Finally Quiet in My Head
by John Stoltenberg
(This review was written for DC Metro Theater Arts and is reprinted here.)
Madness has been dramatized in theater at least since the ancient Greeks. The mind come loose from its moorings, the persona altered, a terror deep in the self—whether in life or on stage, this troubled and troubling extremity of existence holds the human imagination captive. And notwithstanding modern psychiatric and pharmacological interventions, there is a persistent mystery about madness that keeps dramatists returning to it and audiences intrigued by it.
Cristina Bejan’s play Finally Quiet in My Head—which had its U.S. premiere in the DC Black Theater Festival over the weekend—follows the story of a young woman named Morgan, whom we first meet in Saint Elizabeths Hospital, the District’s public mental health facility for intensive inpatient care. Morgan, played with winning high-spiritedness by Muslima Musawwir, begins by reciting, as if at a private poetry slam, a hallucinatory transhistorical dream she has had that includes imagery of plantation life and before.
Thereafter the play unfolds naturalistically, with scenes set in the psych ward, Morgan’s parents’ home in DC, and her friend Tosha’s New York City apartment. In jump-cut flashback chronology, we see Morgan institutionalized, then out and about, then in again, then out. And for the most part these scenes establish a baseline of conventionality for the narrative. The shrink Dr. Raj (played with cloying cheer by Janani Ramachandran) is almost a cliche of smarmy sympathy. Deborah, Morgan’s mother (played with shrill exasperation by Gwen Lewis), is almost a cliche of parental scorn. Anthony, Morgan’s father (played with volatile impatience by Steven Langley), is almost a cliche of the even-tempered supportive parent who can blow a fuse in a minute. Tosha, Morgan’s friend from childhood (played with flippant liveliness by Tuesday Barnes), is almost a cliche of the giddy girlfriend who can dish about sex and boyfriends but doesn’t get Morgan at all.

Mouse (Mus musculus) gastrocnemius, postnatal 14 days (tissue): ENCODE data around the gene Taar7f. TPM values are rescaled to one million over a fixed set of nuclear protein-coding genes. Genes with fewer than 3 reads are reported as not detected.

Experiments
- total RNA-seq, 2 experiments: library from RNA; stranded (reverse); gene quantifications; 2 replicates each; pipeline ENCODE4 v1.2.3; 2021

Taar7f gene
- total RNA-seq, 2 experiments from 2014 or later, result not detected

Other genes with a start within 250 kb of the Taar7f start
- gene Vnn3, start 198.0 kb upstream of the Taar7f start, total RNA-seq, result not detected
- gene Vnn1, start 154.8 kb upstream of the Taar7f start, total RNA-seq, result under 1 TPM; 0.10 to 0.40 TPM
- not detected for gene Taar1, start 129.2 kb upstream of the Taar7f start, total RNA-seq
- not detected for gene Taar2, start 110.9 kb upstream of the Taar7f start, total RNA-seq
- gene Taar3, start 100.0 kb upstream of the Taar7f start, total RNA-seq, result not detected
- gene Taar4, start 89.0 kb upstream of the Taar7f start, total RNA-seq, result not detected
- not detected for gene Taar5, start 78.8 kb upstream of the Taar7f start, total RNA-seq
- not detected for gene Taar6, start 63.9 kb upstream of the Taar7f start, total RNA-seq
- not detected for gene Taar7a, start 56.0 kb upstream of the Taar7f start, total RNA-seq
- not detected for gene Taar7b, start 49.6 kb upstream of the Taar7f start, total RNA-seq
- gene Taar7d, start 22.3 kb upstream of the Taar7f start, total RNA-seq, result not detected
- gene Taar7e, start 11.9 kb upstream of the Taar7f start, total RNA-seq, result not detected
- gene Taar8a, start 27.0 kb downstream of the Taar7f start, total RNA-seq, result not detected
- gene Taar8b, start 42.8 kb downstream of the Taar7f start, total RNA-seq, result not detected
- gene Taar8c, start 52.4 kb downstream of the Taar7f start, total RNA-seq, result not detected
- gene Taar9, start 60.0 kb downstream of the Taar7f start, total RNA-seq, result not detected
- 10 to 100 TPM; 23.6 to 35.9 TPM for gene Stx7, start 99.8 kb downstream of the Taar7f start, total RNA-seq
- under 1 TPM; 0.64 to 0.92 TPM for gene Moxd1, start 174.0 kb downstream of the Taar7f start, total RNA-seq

The character in Morgan’s world who breaks the mold, who is conspicuously atypical as dramatis personae go, is a fellow patient she meets in the psych ward named Gerard (played with teddy-bear-like warmth by Christopher Akinbuwa). Gerard is from Senegal, and Morgan has no idea why he has been institutionalized. He doesn’t know why she has been either. In other words, they do not see each other as the world sees them, as “mentally ill.” And on that lovely simpatico and level ground, the two become trusting friends.
At the very end Gerard has a speech that is like a bookend to the one of Morgan’s that began the play—a riff that poetically echoes hers. By this time we have learned what trauma precipitated Morgan’s “nervous breakdown” (eloquently foreshadowed in a dream Morgan relates about Mary the mother of Jesus). And by this time the playwright has arranged for reconciliations that wrap up the story. But with that last speech of Gerard’s, the play leaves us with a provocative loose end: Did Morgan imagine this gentle man to heal herself?
A presentation of the new culture and art collective Bucharest Inside the Beltway, Finally Quiet in My Head was co-directed with evident personal conviction by Bejan and Brittney Sankofa. The play was first produced in 2006 in Oxford, England, where Bejan was a Rhodes Scholar. Though in performance the more conventional scenes lacked the dramatic tension that the play’s overarching theme and weighty substance might suggest, the original story Finally Quiet in My Head tells, its poetic framing, and its two central characters—Morgan and Gerard—stay compellingly in the mind as an intriguing modern take on the age-old enigma of madness.
Running Time: About 75 minutes with no intermission.
Finally Quiet in My Head played June 20 and 21, 2015 at the Anacostia Arts Center – 1231 Good Hope Road, SE, in Washington, D.C.